Regional Administrative Court in Wrocław asks CJEU about fixed establishment
The notion of fixed establishment (hereinafter: FE) is of key significance among others from the perspective of proper determination of a place of supply of services for the purpose of VAT. Because of quite enigmatic definition of this term, all the time new disputes are arising in this regard between taxable persons and tax authorities, which more and more often attribute FE in Poland to foreign entities.
In the course of hearing one of such cases, the Regional Administrative Court in Wrocław, in its decision of 6 June 2018 referred to the Court of Justice of the European Union two requests for a preliminary ruling:
- May the existence of a permanent establishment be derived from the fact that a company established outside the European Union has a subsidiary in Poland?
- Is a third party obligated to analyse the contractual relations between a company established outside the European Union and its subsidiary for the purpose of determination whether a permanent establishment in Poland is in place?
Determination whether a foreign contracting party has a permanent establishment in Poland is crucial for a proper settlement of VAT. In accordance with Article 28b paragraph 2 of the VAT Act, if services are supplied to a fixed establishment, decisive for a place of supply of services is not the registered office but that fixed establishment. In consequence of finding that a foreign company has a fixed establishment in Poland, Polish taxable persons supplying services to them will not be able to take advantage of a reverse charge mechanism, which in the end results in the obligation to apply a domestic rate and possible tax arrears with respect to already effected transactions. Similarly, if foreign contracting parties making supplies of goods have a fixed establishment in Poland, it is not possible to apply a reverse charge mechanism, which results in the application of a proper domestic rate of VAT (Article 17 paragraph 1 of the VAT Act).
According to a definition included in Article 11 of the Council Implementing Regulation (EU) No 282/2011, a fixed establishment means any establishment, other than the place of establishment of a taxable business, characterised by a sufficient degree of permanence and a suitable structure in terms of human and technical resources to enable it to receive and use the services supplied to it for its own needs.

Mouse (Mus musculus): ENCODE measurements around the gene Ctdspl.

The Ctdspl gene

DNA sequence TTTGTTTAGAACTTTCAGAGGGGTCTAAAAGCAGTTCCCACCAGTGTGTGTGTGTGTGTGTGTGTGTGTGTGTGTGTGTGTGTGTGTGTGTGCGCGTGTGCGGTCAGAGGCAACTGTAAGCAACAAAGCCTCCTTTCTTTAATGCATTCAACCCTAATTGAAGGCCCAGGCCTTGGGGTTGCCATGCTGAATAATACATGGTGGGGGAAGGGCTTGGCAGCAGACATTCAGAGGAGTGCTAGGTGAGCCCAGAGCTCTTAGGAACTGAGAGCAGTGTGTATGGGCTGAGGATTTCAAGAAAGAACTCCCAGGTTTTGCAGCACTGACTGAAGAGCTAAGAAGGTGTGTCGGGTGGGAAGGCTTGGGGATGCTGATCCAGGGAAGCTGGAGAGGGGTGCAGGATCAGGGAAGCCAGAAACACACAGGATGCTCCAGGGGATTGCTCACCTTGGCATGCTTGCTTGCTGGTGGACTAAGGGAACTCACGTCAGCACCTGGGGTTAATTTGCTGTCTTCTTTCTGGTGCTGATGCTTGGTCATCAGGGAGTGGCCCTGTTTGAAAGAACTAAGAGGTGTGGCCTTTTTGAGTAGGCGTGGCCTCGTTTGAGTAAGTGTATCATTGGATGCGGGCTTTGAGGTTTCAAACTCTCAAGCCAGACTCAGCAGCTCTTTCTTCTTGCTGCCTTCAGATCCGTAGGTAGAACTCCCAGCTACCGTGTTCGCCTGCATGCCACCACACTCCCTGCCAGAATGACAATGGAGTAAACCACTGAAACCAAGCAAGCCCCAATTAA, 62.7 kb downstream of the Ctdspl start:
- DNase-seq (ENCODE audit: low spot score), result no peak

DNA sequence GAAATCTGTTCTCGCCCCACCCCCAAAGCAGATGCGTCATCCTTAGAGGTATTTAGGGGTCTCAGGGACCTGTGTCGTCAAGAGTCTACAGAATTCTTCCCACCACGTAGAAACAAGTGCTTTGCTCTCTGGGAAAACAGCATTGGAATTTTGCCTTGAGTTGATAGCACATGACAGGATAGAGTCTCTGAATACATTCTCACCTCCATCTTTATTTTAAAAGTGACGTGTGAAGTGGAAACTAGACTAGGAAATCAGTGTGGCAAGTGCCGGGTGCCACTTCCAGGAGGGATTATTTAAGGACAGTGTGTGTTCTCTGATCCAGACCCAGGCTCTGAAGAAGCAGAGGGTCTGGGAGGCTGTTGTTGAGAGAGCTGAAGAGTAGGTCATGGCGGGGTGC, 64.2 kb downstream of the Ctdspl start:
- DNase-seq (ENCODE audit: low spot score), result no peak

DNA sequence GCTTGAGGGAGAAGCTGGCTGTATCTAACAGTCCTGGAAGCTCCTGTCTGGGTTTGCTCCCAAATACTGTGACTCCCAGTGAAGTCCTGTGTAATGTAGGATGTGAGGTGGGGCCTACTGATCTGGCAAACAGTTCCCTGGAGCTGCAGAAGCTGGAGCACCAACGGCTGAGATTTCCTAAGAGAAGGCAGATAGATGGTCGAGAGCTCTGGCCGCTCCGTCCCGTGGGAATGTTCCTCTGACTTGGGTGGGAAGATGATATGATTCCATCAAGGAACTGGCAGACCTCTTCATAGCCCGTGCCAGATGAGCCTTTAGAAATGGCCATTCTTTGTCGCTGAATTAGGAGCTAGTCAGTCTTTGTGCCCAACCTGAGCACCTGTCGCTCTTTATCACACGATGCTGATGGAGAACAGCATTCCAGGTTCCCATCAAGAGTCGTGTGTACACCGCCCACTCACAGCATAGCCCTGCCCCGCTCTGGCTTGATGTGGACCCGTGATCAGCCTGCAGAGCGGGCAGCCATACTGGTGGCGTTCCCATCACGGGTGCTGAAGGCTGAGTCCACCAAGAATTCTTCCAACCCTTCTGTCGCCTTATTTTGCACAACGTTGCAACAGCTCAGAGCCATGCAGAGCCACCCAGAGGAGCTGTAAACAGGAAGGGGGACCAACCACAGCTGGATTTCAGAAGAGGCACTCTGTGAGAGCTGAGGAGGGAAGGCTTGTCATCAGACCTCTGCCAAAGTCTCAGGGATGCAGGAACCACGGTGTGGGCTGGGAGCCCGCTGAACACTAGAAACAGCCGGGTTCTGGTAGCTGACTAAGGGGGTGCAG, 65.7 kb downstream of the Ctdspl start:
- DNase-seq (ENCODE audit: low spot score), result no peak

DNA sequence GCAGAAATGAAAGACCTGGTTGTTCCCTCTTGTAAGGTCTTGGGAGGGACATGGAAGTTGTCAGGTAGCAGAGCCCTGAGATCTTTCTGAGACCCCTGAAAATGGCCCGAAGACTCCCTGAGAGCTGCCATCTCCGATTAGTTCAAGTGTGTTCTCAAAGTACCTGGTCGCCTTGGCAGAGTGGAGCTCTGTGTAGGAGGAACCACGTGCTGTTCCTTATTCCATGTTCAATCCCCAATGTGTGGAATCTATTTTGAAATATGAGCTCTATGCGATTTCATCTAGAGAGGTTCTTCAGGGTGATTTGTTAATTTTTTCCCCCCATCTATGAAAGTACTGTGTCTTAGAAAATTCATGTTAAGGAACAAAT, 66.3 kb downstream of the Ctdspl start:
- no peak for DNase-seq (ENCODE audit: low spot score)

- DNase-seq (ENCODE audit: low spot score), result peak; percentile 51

This definition does not clear all doubts in terms of interpretation. Tax authorities tend to interpret the definition of FE in a broad sense. For example, in the binding ruling of 6 February 2018 (no. 0114-KDIP1-2.4012.683.2017.2.MC), Director of the National Fiscal Information found that a foreign company selling goods in Poland with assistance of its subsidiary had a fixed establishment in Poland. It was of no relevance that decisions relating to the sales model were taken in Germany, and the company did not even have a warehouse in Poland.
Similar position was taken by Director of the National Fiscal Information in the binding ruling of 5 February 2018 (no. 0114-KDIP1-2.4012.643.2017.2.JŻ) in the case involving a Norwegian company which appointed a Polish contracting party to produce barges from entrusted construction elements. The Norwegian company transported them on its own to Scandinavia, where the most important manufacturing decisions were taken. The authority emphasised that the business of the company had been carried on in Poland already for several years, representatives of the Norwegian company controlled the production, and its employees had access to the manufacturer’s shipping yard, and hence a fixed establishment had been created in Poland.
The analysis of the issue by the CJEU will definitely help resolve disputes arising in this regard. Noticing unfavourable interpretation of the provisions by tax authorities, in order to mitigate a tax risk, if any, it may be worth considering now an application for an individual binding ruling.
Anna Skórska, Tax Consultant, ATA Tax Sp. z o.o.
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